Why Proper Keyword Research Is So Important For Your Hotel
Keyword research is the backbone of any SEO strategy. Getting a hotel to rank for the right keywords can greatly impact its success, but choosing the right keywords to target can get tricky. Here are some tips to help you research the keywords to use on your hotel website.
Identifying Keyword Opportunities
There are plenty of tools out there to help with keyword research. Here at Fuel we like to use multiple keyword research tools when we begin the research phase. Some of the tools we use are:
Adwords Keyword Planner
Moz Keyword Explorer
Related Searches (Google)
To begin your keyword research it helps to start with some broad terms like “[city name] hotels” or “hotels in [city name]”. Then find major venues, attractions and events that happen near your hotel, such as “hotels near [venue]” or “hotels near [event name]”. You also want to determine what your hotel’s differentiators are. For example, if your hotel offers 2 bedroom suites, or pet friendly accommodations you can choose “2 bedroom suites in [city name]”, or “pet friendly hotels in [city name].”
That will give you a pretty solid list to begin. Start plugging those variations into the tools mentioned above to determine the keyword competition, as well as keyword variants you may not have thought about. Now that you have a full list of potential keywords to target, it is time to segment those keywords by searcher intent as well as competition.
Looking at your list of keywords, try to envision what type of content you would create to rank for that keyword. If you can’t fulfill searcher intent you probably shouldn’t target that keyword.
Someone typing “[city name] Hotels” into a Google search is likely in the beginning stages of the conversion funnel. They are comparing prices, reading reviews, seeing what’s nearby etc, and may not ready book their room. Those broad type of terms make more sense for an OTA or Portal site that create content to compare multiple properties.
Someone typing in “2 bedroom suite in [city name]” is closer to the end of their funnel. They have identified a differentiator and would like more information about hotels that have 2 bedroom suites. This is where your hotel can create killer content (text, images & video) around your 2 bedroom suites to draw that traffic to your site.
Understanding the competition for a certain keyword will also help you make a decision on whether you have a chance to rank. Typically, broad terms like “hotels in New York” are going to have much more competition. Just doing a Google search shows the sites competing for that keyword are huge, authoritative websites with lots of links pointing to them. An independent hotel will not really be able to compete since they don’t have the reputation, authority, links, etc. Also, as mentioned above, the independent hotel doesn’t have the price comparison and options that these metasearch and OTAs have that fulfill searcher intent.
That’s why independent hotels have more success targeting long tail terms, with less competition, and can absolutely fulfill searcher intent. For example, the query “2 bedroom suites in Manhattan” has more hotel websites than OTAs filling the SERP. That searcher is closer to the end of the buying cycle and knows exactly what they want. If your hotel is in Manhattan and has 2 bedroom suites, you better have a 2 bedroom suites page optimized for that keyword. Think of independent hotel websites as David, and OTA sites as Goliath. Long tail keywords are the independent hotel’s slingshot. Long tail might be the only chance your independent hotel website has to steal bookings back from the big guys.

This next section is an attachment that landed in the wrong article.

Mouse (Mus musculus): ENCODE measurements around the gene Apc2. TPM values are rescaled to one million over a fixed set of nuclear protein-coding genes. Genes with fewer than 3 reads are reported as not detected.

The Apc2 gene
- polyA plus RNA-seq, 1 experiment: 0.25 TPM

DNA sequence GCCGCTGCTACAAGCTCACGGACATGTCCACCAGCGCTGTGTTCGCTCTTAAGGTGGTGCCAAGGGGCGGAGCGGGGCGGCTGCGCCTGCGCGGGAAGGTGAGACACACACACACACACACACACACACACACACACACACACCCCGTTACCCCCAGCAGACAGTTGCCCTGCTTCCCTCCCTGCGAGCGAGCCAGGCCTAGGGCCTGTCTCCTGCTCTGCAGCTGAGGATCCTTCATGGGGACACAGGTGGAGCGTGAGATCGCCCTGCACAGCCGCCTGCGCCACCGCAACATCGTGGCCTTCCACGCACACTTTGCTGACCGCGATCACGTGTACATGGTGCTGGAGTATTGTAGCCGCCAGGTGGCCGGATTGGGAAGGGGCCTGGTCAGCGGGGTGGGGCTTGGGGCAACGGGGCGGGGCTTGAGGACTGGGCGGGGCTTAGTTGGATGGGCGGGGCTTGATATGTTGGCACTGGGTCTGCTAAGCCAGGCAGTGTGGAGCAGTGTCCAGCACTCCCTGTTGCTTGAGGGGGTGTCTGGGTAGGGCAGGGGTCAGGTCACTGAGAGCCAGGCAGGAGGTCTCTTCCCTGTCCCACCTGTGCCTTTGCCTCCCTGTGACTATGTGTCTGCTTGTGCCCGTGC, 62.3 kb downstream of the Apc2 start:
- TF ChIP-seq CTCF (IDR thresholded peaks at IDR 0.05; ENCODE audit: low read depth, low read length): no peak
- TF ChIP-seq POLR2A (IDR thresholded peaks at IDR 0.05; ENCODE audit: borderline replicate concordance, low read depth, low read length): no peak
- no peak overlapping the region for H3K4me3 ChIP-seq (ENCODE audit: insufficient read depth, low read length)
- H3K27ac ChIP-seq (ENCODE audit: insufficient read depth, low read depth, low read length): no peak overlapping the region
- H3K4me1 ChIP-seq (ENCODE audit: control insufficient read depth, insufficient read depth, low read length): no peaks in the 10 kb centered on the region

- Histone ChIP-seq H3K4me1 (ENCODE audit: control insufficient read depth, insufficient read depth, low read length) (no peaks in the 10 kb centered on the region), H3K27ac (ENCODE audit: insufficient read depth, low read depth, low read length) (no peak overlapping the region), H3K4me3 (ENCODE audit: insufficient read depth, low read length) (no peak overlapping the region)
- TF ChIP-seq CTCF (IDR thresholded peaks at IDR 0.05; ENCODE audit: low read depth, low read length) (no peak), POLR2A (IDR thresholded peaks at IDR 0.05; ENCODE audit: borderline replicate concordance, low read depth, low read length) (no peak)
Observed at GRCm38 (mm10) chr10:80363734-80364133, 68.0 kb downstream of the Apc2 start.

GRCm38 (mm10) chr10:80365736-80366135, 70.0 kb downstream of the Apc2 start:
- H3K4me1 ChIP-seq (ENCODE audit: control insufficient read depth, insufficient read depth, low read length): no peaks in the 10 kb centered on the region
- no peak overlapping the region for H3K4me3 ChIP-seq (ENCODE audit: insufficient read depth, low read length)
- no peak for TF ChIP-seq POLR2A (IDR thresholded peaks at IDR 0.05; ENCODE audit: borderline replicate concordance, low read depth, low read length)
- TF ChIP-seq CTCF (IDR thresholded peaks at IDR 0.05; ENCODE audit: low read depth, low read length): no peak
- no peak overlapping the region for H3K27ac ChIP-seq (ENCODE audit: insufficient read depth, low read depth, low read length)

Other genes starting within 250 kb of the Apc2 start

Keyword Selection & Mapping
The next step is actually choosing which keywords you want to optimize for. You have your massive list of keywords and their competition. Ideally, you would like your target keywords to have high search volume and low competition. This is fairly rare, but when you find those they can be goldmines.
You’ll want to get as close as you can to high volume and low competition, but still know you’ll be able to fulfill searcher intent. You will want to choose 1 or 2 keywords to optimize for per page. More than that can dilute the focus of the page. Use the selected keyword as well as its close variants throughout the page title, headers, image alt, and page copy.
It helps to look at the pages that are already ranking for that keyword. Find common keywords/phrases that all of those pages use and be sure to use those in your content also.
When you find those hotel related keywords that have low competition and high search volume, but you don’t have an existing page that fits that query topic, you need to create content to fulfill that searcher intent. For example, if you see that “hotels near [venue name]” has low competition, you should be creating a page focused on your proximity to that venue, directions, upcoming events there, etc.
SEO can be a slow process, and gaining rank for particular keywords doesn’t happen overnight. If you want to really determine if a keyword is worth optimizing for you can start by testing it out in Adwords. Test your keywords on exact match. Send those ads to the page you have optimized for that particular term. If you see profitable performance in Adwords, you’ll know that reaching a high organic position for that keyword will likely be profitable also.
The keywords you choose to optimize for can really impact the amount of traffic your site gets, which ultimately impacts your number of bookings.
Be aware of your competition for any given keyword, and set your ranking expectations accordingly. If you are trying to rank for a very competitive term, don’t expect to see your site on the first page overnight.
Keep in mind the searcher’s intent. You need to be able to provide enough information to fulfill what the searcher is looking for.